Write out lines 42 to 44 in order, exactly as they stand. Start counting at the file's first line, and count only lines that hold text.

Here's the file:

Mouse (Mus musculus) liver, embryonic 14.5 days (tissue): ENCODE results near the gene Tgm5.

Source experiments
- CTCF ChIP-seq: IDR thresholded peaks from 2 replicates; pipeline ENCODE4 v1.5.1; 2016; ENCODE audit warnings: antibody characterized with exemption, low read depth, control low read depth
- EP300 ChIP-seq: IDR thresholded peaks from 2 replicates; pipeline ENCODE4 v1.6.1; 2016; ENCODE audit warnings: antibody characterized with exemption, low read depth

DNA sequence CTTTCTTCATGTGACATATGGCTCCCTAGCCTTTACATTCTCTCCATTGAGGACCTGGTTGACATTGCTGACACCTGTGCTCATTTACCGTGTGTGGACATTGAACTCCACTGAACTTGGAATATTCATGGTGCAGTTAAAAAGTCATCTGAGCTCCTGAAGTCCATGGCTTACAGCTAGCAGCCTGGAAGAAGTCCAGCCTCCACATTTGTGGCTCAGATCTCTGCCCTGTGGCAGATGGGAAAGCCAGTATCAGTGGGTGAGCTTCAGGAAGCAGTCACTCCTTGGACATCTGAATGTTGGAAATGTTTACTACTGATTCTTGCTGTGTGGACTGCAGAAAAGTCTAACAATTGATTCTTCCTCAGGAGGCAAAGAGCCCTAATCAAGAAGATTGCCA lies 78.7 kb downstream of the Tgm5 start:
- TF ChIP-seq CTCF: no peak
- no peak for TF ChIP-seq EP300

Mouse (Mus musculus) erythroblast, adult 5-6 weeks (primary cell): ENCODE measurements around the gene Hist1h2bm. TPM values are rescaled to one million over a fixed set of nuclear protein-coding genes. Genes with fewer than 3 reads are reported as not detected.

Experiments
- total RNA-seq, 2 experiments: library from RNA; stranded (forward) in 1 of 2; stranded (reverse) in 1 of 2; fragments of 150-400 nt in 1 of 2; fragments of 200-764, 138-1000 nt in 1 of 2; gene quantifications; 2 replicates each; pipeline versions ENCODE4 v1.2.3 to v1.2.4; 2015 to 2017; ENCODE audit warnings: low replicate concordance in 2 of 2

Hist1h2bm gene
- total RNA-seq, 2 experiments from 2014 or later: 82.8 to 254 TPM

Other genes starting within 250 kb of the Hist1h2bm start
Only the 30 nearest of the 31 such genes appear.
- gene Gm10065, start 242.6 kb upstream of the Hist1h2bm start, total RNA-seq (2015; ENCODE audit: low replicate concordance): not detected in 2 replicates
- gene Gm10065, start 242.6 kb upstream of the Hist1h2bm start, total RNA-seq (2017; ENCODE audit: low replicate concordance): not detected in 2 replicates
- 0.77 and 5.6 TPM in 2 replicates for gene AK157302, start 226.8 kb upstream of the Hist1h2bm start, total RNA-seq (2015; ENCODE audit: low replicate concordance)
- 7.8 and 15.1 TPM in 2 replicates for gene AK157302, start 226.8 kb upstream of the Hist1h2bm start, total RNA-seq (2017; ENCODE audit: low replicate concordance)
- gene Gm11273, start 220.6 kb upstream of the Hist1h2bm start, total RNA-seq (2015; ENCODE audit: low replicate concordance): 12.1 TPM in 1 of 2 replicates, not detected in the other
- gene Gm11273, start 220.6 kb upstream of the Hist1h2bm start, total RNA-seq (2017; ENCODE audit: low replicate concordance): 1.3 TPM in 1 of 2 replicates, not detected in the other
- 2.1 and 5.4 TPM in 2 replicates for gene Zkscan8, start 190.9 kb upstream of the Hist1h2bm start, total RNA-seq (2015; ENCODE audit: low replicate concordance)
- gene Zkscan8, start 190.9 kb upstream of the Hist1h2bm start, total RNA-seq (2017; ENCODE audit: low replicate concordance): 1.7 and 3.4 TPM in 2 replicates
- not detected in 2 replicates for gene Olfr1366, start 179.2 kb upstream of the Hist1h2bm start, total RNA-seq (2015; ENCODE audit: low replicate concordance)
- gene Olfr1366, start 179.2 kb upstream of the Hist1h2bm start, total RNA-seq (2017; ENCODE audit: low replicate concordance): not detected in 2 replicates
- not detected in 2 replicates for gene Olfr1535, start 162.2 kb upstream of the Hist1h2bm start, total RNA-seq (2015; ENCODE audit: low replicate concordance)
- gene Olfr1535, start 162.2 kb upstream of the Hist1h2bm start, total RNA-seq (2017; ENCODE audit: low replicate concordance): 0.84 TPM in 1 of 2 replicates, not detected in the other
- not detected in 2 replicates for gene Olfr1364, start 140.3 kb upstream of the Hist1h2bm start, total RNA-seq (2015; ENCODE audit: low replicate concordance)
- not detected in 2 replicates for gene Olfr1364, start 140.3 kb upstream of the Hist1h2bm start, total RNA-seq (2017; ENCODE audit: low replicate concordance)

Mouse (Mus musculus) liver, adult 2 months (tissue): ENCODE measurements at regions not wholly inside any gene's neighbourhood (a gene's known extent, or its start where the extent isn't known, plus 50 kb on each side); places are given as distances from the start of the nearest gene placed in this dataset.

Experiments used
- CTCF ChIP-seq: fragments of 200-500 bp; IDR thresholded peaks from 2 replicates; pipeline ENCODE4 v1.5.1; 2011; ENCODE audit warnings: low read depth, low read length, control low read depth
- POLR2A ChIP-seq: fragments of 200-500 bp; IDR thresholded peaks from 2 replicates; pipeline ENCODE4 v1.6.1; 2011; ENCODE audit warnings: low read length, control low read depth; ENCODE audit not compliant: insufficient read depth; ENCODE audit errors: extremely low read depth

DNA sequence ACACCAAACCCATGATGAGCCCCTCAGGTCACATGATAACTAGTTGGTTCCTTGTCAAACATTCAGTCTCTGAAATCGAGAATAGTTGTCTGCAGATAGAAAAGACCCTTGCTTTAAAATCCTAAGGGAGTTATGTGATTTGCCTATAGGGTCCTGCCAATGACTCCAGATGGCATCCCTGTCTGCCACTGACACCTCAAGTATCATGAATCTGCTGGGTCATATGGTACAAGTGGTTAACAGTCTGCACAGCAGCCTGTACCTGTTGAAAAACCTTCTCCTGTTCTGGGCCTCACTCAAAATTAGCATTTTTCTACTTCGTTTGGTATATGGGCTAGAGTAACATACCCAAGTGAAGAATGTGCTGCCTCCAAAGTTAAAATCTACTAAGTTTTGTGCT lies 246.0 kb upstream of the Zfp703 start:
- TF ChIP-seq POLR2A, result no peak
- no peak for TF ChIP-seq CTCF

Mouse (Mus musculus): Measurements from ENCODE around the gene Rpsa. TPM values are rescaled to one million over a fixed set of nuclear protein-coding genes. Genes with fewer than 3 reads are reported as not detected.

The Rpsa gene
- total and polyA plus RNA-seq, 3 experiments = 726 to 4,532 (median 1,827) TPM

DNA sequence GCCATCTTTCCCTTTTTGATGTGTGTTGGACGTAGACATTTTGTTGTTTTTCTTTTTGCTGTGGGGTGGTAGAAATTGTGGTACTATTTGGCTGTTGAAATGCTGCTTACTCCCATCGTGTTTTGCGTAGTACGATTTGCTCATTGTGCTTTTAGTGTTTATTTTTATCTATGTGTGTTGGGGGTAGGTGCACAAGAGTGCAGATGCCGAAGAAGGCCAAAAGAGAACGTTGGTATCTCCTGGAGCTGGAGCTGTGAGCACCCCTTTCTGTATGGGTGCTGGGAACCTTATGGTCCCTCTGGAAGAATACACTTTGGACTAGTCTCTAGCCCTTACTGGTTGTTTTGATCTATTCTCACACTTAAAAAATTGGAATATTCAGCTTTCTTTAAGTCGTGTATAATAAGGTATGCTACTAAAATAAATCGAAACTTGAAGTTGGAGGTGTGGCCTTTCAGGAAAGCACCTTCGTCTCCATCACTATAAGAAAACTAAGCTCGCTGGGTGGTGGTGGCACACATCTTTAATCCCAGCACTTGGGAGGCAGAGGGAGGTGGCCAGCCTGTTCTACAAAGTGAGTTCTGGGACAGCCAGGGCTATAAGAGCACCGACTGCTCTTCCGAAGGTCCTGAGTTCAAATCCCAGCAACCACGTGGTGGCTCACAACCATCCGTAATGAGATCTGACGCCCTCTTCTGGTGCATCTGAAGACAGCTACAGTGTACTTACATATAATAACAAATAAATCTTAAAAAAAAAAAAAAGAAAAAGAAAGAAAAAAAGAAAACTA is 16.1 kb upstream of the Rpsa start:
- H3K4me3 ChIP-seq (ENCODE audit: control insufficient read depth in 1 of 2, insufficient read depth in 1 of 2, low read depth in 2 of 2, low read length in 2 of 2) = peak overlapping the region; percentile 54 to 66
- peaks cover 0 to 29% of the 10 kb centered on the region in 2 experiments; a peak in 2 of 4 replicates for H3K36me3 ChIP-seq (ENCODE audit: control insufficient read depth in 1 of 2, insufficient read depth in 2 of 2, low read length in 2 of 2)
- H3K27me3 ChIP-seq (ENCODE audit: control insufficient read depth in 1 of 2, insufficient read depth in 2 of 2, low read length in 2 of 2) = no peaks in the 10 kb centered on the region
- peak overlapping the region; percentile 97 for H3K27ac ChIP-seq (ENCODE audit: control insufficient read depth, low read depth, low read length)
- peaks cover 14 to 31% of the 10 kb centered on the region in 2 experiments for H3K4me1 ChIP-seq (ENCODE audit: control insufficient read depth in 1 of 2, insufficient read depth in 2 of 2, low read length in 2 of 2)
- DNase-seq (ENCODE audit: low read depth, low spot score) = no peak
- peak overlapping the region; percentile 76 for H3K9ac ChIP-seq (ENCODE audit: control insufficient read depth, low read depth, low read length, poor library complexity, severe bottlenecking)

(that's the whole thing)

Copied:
- H3K27me3 ChIP-seq (ENCODE audit: control insufficient read depth in 1 of 2, insufficient read depth in 2 of 2, low read length in 2 of 2) = no peaks in the 10 kb centered on the region
- peak overlapping the region; percentile 97 for H3K27ac ChIP-seq (ENCODE audit: control insufficient read depth, low read depth, low read length)
- peaks cover 14 to 31% of the 10 kb centered on the region in 2 experiments for H3K4me1 ChIP-seq (ENCODE audit: control insufficient read depth in 1 of 2, insufficient read depth in 2 of 2, low read length in 2 of 2)